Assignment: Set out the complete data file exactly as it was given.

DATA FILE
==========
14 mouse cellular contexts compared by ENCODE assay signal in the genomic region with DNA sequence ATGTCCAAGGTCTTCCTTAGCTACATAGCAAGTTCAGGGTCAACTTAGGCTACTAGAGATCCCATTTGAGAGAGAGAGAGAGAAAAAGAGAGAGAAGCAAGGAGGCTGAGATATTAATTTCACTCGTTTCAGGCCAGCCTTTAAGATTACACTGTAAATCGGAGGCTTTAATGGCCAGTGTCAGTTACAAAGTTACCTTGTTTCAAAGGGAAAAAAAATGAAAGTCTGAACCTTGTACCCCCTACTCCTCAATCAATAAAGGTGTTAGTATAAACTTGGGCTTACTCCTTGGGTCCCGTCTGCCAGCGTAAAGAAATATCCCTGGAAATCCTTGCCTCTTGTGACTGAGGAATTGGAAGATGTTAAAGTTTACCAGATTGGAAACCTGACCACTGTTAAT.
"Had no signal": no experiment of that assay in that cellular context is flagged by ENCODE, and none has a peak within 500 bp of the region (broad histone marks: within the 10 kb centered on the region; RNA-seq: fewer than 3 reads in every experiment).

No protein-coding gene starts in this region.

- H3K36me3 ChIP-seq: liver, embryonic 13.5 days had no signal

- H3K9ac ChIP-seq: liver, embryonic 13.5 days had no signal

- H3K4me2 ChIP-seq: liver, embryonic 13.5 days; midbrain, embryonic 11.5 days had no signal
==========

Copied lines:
14 mouse cellular contexts compared by ENCODE assay signal in the genomic region with DNA sequence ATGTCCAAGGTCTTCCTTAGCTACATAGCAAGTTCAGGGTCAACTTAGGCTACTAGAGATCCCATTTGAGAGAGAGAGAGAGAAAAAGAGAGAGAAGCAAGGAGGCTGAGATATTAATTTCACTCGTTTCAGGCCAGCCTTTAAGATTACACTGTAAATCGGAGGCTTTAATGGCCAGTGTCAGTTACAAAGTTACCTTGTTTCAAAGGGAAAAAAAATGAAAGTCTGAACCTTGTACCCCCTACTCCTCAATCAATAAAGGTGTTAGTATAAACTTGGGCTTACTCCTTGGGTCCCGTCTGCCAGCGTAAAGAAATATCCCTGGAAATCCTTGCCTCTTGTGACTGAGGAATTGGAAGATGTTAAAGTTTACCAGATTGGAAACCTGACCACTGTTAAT.
"Had no signal": no experiment of that assay in that cellular context is flagged by ENCODE, and none has a peak within 500 bp of the region (broad histone marks: within the 10 kb centered on the region; RNA-seq: fewer than 3 reads in every experiment).

No protein-coding gene starts in this region.

- H3K36me3 ChIP-seq: liver, embryonic 13.5 days had no signal

- H3K9ac ChIP-seq: liver, embryonic 13.5 days had no signal

- H3K4me2 ChIP-seq: liver, embryonic 13.5 days; midbrain, embryonic 11.5 days had no signal